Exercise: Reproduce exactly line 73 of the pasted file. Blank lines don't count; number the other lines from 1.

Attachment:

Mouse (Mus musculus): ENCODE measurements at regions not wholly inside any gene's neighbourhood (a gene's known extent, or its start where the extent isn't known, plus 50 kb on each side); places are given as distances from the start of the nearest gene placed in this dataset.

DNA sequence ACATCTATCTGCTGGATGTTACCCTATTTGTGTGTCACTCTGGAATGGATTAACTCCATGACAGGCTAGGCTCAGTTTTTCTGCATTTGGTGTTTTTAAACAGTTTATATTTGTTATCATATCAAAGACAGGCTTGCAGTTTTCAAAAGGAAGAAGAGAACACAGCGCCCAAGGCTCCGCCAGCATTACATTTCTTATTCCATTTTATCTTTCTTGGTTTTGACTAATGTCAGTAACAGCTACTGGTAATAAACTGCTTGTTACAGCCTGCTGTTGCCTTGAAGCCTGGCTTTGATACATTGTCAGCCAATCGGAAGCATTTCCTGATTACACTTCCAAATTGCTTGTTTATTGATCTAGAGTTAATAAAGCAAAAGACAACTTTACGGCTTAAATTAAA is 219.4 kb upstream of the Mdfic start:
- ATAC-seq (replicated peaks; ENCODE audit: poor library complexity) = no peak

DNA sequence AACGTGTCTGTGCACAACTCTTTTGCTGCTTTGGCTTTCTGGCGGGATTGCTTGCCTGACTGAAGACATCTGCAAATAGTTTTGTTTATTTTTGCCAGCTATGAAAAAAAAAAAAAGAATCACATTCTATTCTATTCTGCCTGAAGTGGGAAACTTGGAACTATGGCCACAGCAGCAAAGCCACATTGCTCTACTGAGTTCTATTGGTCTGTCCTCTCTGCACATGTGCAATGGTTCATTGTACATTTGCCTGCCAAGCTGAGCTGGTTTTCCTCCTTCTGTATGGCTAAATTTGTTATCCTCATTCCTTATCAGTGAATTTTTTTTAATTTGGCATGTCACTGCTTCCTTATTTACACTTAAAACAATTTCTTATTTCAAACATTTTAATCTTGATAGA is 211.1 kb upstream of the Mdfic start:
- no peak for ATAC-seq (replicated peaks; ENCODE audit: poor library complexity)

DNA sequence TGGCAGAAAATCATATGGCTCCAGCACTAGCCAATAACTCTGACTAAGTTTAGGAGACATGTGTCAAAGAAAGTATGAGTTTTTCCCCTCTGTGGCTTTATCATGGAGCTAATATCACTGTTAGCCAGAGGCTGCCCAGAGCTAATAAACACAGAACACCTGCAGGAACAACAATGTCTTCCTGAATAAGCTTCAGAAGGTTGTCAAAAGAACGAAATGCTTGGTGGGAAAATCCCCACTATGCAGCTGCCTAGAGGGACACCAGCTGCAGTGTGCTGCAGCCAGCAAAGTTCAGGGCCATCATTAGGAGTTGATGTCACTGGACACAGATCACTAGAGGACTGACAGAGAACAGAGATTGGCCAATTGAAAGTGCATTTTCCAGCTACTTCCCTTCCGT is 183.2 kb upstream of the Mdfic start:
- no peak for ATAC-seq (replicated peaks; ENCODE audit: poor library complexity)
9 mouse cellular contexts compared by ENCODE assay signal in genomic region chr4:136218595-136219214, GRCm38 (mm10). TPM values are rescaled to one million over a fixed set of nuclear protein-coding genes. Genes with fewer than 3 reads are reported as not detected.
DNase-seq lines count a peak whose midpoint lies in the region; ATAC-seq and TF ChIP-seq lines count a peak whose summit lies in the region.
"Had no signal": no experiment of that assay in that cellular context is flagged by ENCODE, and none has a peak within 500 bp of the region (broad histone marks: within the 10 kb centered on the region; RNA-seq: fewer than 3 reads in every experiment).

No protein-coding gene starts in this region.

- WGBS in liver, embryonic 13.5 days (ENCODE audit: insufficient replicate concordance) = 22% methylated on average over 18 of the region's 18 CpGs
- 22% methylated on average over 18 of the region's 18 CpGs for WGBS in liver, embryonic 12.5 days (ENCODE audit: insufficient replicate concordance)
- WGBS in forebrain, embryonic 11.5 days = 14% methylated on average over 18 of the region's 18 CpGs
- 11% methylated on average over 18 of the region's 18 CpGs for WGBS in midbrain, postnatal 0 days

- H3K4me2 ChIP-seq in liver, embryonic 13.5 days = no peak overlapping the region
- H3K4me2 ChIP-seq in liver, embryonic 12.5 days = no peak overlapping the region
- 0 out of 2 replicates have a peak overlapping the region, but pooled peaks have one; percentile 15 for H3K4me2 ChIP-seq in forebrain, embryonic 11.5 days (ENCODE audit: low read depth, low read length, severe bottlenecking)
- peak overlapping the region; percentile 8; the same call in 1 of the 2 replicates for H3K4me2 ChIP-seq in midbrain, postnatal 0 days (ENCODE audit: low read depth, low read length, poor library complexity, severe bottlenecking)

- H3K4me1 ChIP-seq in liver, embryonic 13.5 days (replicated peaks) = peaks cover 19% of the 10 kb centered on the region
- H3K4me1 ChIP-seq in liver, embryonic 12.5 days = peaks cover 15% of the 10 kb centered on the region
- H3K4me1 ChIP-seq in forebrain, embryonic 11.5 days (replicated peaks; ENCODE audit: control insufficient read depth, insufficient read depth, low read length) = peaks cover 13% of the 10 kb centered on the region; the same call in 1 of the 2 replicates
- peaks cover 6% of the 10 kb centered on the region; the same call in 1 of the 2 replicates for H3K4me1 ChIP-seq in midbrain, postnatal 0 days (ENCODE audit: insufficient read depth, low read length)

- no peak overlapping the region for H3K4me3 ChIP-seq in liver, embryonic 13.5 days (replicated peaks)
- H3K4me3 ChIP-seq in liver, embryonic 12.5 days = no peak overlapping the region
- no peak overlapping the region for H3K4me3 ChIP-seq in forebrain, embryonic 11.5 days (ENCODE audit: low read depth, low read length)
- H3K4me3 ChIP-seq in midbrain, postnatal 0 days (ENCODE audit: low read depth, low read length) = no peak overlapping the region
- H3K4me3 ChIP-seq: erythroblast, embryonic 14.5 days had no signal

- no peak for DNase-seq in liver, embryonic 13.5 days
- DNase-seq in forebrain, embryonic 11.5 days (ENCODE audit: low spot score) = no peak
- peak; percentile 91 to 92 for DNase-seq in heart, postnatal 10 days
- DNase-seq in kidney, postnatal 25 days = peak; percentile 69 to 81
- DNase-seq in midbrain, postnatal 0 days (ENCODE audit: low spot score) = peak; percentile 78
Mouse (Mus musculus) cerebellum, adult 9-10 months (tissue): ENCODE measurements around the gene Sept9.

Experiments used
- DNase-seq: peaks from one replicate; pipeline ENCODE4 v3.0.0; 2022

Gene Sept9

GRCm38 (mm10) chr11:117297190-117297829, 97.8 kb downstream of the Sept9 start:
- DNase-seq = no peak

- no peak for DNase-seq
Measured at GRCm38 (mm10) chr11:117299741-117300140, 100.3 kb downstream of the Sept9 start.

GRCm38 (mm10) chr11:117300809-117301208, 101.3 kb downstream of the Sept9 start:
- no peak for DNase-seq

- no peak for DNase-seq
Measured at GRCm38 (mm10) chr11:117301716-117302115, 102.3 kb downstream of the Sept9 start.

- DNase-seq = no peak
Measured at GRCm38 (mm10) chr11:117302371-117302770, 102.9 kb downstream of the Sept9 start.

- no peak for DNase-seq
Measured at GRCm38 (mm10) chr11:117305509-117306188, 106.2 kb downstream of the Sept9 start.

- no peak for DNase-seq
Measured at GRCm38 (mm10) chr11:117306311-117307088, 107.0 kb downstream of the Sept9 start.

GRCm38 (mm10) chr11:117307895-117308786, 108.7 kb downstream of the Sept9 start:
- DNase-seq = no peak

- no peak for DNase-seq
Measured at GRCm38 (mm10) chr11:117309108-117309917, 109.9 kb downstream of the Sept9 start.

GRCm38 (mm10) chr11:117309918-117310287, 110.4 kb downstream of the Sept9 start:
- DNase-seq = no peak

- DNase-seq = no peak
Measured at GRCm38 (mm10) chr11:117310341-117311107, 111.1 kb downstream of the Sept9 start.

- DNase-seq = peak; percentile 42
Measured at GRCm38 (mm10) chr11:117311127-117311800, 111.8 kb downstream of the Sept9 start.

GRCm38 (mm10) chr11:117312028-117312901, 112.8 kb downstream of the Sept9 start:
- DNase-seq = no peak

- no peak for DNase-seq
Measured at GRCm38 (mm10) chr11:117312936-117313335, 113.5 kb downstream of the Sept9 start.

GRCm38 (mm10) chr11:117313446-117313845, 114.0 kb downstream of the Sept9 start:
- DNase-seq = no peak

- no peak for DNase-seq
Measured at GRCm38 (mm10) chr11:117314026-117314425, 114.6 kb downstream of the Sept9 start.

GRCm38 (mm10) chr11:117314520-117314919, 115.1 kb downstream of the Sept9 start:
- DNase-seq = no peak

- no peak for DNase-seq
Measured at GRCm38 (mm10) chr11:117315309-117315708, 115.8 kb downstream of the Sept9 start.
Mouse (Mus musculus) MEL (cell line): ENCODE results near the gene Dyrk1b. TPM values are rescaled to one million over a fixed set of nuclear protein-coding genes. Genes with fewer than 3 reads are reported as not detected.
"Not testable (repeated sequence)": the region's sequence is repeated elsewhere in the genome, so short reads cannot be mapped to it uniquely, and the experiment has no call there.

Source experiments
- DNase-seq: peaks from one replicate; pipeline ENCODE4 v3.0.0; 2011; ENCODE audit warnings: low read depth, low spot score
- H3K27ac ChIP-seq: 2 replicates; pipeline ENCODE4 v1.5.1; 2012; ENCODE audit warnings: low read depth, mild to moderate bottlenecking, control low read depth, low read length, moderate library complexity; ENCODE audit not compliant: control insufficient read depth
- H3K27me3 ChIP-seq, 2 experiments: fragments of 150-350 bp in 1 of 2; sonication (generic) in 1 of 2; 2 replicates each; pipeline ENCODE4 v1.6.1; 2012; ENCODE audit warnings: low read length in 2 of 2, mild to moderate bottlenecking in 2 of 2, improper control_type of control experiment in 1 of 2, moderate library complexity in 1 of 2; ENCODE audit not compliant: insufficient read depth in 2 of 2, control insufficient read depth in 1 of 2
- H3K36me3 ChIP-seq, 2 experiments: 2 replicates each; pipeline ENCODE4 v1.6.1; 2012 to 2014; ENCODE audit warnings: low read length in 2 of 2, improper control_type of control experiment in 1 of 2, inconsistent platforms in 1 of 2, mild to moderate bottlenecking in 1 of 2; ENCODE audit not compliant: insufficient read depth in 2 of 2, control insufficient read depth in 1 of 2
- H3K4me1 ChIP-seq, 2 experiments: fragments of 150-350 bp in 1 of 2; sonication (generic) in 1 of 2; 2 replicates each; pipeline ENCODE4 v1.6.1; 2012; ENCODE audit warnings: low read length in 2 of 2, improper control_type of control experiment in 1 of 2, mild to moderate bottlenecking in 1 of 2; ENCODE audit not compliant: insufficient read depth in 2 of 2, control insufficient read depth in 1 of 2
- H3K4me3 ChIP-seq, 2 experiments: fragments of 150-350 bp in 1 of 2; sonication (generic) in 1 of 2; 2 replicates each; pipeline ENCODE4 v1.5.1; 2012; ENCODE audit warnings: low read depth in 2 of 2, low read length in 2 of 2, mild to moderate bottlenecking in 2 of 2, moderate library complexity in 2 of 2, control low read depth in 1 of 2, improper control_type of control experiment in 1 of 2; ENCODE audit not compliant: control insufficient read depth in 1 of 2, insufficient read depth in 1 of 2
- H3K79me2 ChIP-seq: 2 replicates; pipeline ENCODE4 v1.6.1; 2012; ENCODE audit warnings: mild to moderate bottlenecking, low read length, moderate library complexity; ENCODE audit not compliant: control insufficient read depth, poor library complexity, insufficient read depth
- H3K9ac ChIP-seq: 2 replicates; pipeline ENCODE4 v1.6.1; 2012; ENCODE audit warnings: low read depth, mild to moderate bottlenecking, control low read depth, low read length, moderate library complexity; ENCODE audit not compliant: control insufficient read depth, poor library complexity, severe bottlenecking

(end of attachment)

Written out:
Measured at GRCm38 (mm10) chr11:117315309-117315708, 115.8 kb downstream of the Sept9 start.